Column: Sunglasses: Function not just Fashion

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Commentary by Dr. Jeremy Ciano

Who doesn’t love a great pair of sunglasses? With summer in full swing, everyone is champing at the bit to get back outside and sport their stylin’ sunnies. But let’s set aside our fashion infatuation for a bit and discuss the medical and functional importance of sunglasses.

As most know, ultraviolet radiation can have a dramatic deleterious impact on human tissue. The eyes are prone to cataract formation with increased UV exposure. Research is also showing that sustained UV damage is one of the leading causes of macular degeneration. We cannot stress enough the importance of high-quality UV-A and UV-B protection in your sunglasses.

Unfortunately, a lot of the lower-quality plastics don’t provide UV protection. This is actually a double whammy for trouble, because with darkened lenses our pupils get larger to let in more light. The problem is, we are now letting in more than twice as much harmful UV light than without any sunglasses at all! Think about that the next time you are at the gas station considering your next fashion statement.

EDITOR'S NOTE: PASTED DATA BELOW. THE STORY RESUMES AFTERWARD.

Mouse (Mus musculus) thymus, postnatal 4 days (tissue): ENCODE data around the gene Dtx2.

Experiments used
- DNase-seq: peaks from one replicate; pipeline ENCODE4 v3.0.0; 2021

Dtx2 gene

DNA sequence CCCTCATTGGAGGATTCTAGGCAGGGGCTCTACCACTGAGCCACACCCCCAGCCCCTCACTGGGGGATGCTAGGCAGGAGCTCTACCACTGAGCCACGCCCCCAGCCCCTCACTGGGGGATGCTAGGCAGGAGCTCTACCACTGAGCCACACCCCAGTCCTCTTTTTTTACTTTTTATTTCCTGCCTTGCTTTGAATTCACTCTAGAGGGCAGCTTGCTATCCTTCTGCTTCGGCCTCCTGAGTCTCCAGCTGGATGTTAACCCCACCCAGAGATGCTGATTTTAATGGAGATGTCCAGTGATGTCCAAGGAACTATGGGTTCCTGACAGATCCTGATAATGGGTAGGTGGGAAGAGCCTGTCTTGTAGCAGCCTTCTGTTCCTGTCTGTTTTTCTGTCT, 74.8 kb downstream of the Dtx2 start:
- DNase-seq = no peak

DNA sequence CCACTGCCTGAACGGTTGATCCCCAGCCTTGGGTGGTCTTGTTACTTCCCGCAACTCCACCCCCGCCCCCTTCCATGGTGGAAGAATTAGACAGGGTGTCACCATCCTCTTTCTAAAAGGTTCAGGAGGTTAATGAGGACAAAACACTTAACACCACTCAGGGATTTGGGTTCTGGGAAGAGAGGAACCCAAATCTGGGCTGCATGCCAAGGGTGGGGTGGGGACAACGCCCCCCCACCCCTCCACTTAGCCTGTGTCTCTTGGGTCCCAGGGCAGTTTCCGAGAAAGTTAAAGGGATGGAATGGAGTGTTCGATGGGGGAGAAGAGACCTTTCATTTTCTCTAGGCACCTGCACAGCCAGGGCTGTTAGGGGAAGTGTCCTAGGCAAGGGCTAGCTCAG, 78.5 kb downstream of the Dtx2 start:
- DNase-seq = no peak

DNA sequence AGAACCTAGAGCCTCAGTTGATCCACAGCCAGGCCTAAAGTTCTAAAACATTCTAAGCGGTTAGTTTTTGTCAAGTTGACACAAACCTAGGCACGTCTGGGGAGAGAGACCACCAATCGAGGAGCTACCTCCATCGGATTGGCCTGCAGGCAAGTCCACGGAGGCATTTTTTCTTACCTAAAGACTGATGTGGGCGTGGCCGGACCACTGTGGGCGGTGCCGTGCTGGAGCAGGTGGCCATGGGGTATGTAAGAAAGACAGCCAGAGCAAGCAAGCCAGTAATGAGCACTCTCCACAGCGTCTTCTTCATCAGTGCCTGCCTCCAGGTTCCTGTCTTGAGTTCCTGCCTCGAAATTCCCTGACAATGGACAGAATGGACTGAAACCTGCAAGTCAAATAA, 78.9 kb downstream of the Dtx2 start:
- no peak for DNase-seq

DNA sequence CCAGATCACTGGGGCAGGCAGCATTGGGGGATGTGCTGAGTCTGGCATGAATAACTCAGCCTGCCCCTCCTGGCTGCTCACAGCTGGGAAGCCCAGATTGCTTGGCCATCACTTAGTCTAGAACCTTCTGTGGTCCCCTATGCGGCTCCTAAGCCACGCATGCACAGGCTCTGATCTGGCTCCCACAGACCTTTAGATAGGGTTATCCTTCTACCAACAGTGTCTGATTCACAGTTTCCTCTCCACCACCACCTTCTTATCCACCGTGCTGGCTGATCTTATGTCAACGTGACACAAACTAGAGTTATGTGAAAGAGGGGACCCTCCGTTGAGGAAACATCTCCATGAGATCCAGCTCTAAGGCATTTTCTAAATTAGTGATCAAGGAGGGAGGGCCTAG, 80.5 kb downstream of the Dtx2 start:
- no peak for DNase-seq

Polarization is key to visual clarity. Polarized lenses help to block glare and to crisp up our vision. Polarized lenses alone do not have UV protection. You need both in your sunglasses to ensure the most protection and best visual performance.

Another key element in choosing your perfect pair of sunnies is the curvature and your physical needs. Too much curve on your glasses or a single lens ‘shield’ will eliminate your ability to put your prescription into your new sunglasses. There are also considerations that need to be made with respect to the size of the lenses as well as the holding mechanisms to ensure your glasses stay in place even during the most rigorous of activities.

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